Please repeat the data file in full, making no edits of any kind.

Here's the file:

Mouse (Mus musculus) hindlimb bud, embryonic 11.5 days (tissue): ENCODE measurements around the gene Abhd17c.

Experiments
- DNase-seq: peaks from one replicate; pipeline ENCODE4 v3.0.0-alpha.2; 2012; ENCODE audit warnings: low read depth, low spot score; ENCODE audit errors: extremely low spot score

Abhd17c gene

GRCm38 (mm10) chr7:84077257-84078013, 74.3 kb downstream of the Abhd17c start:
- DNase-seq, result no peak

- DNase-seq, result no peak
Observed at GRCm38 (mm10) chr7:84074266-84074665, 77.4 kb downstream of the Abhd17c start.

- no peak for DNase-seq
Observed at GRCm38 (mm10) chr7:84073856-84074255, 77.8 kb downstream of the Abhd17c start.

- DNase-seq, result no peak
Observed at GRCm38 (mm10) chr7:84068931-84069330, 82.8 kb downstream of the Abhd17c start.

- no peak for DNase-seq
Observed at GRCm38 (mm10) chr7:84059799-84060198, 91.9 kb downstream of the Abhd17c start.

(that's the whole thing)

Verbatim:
Mouse (Mus musculus) hindlimb bud, embryonic 11.5 days (tissue): ENCODE measurements around the gene Abhd17c.

Experiments
- DNase-seq: peaks from one replicate; pipeline ENCODE4 v3.0.0-alpha.2; 2012; ENCODE audit warnings: low read depth, low spot score; ENCODE audit errors: extremely low spot score

Abhd17c gene

GRCm38 (mm10) chr7:84077257-84078013, 74.3 kb downstream of the Abhd17c start:
- DNase-seq, result no peak

- DNase-seq, result no peak
Observed at GRCm38 (mm10) chr7:84074266-84074665, 77.4 kb downstream of the Abhd17c start.

- no peak for DNase-seq
Observed at GRCm38 (mm10) chr7:84073856-84074255, 77.8 kb downstream of the Abhd17c start.

- DNase-seq, result no peak
Observed at GRCm38 (mm10) chr7:84068931-84069330, 82.8 kb downstream of the Abhd17c start.

- no peak for DNase-seq
Observed at GRCm38 (mm10) chr7:84059799-84060198, 91.9 kb downstream of the Abhd17c start.